The first one happened in 2012, when he was 18. He filmed himself doing a backflip over two police officers sitting on a park bench. They tackled and cuffed him while the camera rolled.

Later, Charles Ross posted that video on YouTube, and it has been watched more than 11 million times. The prankster was charged with a misdemeanor for negligence, but the charge was later dismissed after he completed an agreement he made with prosecutors.

Ross, of the Tampa area, made a name for himself on YouTube with low-investment stunts, usually involving unsuspecting people in public places.

He stacked slices of bread on the heads of sleeping people on the beach (120,000 views), dressed up in military fatigues and screamed at strangers (82,000 views), and put hot dogs (1.4 million views) and pickles (256,000 views) into the pockets of unsuspecting shoppers in stores. And he dressed up as a pirate mascot and dug up a cemetery plot (502,000 views).

The stunts have gained him about 2 million followers across two channels on YouTube: Vlog Creations and RossCreations. And they have made him a somewhat regular presence in local news for what is now a lengthy track record of arrests.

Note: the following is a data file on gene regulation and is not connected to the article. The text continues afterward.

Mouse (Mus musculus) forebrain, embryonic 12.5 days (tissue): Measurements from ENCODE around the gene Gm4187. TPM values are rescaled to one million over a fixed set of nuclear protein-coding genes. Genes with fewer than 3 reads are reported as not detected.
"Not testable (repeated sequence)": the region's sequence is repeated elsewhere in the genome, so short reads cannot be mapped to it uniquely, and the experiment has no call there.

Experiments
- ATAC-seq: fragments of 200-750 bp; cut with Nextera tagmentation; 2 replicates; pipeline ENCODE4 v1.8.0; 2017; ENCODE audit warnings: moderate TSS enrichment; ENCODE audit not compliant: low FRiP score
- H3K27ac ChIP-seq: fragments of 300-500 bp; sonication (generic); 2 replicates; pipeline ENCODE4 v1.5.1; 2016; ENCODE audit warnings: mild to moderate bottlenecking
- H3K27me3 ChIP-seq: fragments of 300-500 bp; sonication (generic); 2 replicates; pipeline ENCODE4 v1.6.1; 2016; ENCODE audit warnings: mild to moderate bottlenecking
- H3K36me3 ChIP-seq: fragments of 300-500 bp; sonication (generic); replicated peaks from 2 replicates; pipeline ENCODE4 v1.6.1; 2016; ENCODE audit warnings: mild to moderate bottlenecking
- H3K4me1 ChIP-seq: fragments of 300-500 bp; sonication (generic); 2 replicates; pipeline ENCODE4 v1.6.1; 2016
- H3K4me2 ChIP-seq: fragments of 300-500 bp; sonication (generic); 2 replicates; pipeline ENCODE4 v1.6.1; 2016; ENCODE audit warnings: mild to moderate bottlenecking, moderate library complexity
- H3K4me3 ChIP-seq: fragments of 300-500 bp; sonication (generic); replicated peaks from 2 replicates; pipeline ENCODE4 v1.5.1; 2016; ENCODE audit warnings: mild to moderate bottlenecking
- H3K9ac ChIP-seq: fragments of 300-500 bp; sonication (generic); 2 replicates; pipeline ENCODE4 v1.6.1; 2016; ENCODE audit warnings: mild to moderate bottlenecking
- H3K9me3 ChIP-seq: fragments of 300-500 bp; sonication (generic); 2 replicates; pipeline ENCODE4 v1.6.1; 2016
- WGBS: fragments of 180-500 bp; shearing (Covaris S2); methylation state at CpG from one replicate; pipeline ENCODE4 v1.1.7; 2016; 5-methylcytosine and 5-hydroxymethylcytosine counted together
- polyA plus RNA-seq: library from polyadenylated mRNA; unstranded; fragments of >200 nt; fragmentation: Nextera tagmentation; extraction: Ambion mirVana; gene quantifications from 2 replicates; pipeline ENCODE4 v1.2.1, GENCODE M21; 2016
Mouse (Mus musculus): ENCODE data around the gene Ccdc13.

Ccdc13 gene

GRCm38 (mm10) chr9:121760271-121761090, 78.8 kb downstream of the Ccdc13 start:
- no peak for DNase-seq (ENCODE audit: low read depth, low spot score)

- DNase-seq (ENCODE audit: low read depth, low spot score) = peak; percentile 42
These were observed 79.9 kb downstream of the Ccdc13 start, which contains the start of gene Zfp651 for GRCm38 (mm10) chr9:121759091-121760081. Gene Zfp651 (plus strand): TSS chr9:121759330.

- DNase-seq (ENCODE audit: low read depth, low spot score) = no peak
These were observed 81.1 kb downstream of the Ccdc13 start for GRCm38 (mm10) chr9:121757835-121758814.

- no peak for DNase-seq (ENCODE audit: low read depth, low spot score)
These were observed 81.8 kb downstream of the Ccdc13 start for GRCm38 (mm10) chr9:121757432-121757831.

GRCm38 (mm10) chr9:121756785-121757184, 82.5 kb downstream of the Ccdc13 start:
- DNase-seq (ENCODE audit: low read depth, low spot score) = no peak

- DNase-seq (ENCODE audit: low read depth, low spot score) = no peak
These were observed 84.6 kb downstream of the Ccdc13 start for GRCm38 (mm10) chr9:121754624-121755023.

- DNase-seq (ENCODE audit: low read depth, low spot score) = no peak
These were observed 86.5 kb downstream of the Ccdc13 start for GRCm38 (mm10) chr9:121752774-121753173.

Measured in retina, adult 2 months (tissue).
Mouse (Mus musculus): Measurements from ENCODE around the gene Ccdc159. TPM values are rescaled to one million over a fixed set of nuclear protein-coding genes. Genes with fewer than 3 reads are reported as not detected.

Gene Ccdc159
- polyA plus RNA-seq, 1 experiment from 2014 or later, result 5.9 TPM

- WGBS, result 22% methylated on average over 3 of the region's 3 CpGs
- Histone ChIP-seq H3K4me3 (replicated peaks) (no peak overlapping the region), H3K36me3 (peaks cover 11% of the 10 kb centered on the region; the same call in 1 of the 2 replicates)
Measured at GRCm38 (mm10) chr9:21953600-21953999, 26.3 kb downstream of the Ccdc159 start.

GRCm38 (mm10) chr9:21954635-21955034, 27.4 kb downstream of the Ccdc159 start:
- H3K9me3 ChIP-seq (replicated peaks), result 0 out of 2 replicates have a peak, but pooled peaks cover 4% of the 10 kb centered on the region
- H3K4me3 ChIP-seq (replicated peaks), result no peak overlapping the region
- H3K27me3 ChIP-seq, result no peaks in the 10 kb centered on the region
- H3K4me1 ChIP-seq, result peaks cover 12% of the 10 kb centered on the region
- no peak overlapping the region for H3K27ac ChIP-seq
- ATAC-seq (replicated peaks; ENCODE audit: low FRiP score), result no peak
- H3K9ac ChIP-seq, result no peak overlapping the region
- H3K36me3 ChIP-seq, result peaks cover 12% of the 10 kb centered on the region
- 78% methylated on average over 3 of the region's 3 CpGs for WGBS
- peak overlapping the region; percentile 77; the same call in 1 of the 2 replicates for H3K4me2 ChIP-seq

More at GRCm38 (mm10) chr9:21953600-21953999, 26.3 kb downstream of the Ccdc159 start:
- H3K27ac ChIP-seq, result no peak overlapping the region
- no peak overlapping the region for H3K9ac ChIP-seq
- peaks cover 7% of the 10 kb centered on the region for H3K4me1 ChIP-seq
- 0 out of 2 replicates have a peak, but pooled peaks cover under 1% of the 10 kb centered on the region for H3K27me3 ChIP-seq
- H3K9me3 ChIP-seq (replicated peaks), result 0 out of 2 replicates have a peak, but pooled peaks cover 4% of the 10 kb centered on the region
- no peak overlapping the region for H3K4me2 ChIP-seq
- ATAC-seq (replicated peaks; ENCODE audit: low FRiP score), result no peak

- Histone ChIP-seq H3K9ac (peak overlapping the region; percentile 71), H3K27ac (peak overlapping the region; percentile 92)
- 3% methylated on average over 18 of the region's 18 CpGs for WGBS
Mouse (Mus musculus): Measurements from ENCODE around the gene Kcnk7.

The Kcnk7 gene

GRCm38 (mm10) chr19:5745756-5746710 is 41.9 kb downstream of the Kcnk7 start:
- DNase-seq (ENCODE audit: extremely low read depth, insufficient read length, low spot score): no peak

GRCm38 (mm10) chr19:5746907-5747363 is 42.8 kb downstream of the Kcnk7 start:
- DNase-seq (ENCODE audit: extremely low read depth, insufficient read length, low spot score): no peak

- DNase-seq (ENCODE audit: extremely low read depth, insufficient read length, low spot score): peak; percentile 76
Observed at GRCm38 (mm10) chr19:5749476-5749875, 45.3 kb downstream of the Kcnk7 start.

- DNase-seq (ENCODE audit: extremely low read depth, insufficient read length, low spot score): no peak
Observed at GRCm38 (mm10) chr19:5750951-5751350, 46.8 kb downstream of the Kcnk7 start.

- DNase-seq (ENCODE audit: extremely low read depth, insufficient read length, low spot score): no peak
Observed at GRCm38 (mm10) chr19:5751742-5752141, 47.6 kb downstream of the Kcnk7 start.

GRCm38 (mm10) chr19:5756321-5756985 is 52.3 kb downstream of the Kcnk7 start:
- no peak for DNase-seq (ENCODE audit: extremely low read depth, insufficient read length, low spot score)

Police in Sarasota County charged Ross with a felony last week, saying he dressed up as a police officer for his latest prank. It was Ross’s sixth arrest in Florida, each of which stemmed from stunts he performed in pursuit of viewers on YouTube. Ross’s record is another example of the ways the digital media ecosystem, with its strong incentives for those able to grab attention, encourages certain negative and, in some cases, illegal behaviors.

Ross appears proud of his record in his videos, saying the only thing on his mind during his arrests is whether the person filming him “got the shot, because if he didn’t I’m going to be pissed.”

He has said he felt remorse one time, when he had to call his mother from jail. Those feelings were quickly overpowered by a stronger motivation: Internet traffic.

“I didn’t care then because I was blowing up on YouTube, and every time I did something wild I’d just get more views and more money, so it didn’t even matter,” Ross said.

But even after the second, third and fourth times Ross was hauled off and charged, he never faced serious consequences for the alleged crimes. In fact, they remain “alleged” — Ross has never been convicted of anything related to his stunts.

A phony officer writes a fake ticket